Next semester, I went to my anthropology class one day, and the professor had brought in a woman guest speaker to give us a lecture (a warning, to be more precise) about Jensen’s ideas. It was strange because the issue of race and IQ was completely unrelated to anything we were studying. Anyway, the class was held in a huge lecture hall, and I got more and more nervous as she recited all the usual propaganda points: “IQ tests were created by white men so they are inherently biased against blacks;” “Jensen is a racist;” “Race doesn’t exist;” “IQ means nothing.” I knew I couldn’t just sit there and listen to her spread lies to hundreds of students with no rebuttal from me. I was petrified at the prospect of speaking to an enormous crowd like this – whereas most people experience fear of speaking in public, for me, it was more like abject terror. I can speak haltingly from notes, but I wasn’t expecting this, so I had no notes. Extemporaneously, I’m so nervous that by the time I get to the end of my sentence, I’ve already forgotten the beginning (which is a serious handicap for anyone trying to make sense!) But in the end, my righteous indignation won out – she was spreading lies, and I just couldn’t let her get away with it! So I took a deep breath, commanded myself to focus, and I raised my hand.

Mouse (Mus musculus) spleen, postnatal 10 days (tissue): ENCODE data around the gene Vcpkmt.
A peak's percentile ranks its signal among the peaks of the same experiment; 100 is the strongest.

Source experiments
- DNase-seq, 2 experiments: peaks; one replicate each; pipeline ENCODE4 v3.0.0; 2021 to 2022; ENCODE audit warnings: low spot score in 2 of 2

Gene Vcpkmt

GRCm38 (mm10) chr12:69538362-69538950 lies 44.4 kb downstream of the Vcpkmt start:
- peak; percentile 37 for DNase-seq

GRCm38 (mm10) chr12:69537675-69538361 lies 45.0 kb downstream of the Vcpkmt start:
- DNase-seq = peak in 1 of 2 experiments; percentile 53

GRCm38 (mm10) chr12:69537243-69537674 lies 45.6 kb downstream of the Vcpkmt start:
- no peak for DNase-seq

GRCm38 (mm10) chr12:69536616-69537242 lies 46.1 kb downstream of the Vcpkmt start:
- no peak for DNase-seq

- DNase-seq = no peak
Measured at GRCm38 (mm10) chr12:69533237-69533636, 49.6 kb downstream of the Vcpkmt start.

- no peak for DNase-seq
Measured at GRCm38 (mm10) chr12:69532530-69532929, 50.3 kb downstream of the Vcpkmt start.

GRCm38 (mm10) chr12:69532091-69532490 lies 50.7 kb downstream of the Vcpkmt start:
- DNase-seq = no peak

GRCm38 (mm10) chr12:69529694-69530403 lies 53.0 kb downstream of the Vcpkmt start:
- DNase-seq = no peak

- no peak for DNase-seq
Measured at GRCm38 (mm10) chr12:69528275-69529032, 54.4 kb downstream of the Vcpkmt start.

Since this was long ago, I don’t honestly remember exactly what I said. I could have babbled away incoherently (not really!), but I think maybe it went something like this: “First of all, you say that IQ tests are biased against blacks in favor of whites, but if that’s true, why do Chinese and Japanese children in the U.S. score better, on average, that everyone else? Secondly, you say that blacks score low because they’ve been “culturally deprived,” but low-class white kids average higher IQ scores than upper middle-class black kids. Third, IQ predicts success equally well for all races, and IQ predicts success better than anything else – in fact, there’s a correlation of about .6 with success in school and in life – so how can anything that ‘means nothing’ predict success so well?” Just as I was finishing my last sentence, I was literally struck blind. My eyes were wide open, but all I saw was total blackness! I blinked 8 or 10 times, and then (thank God!) my vision returned. This never happened to me before or since, and I can only guess that it had something to do with the tidal wave of adrenalin that had washed over me.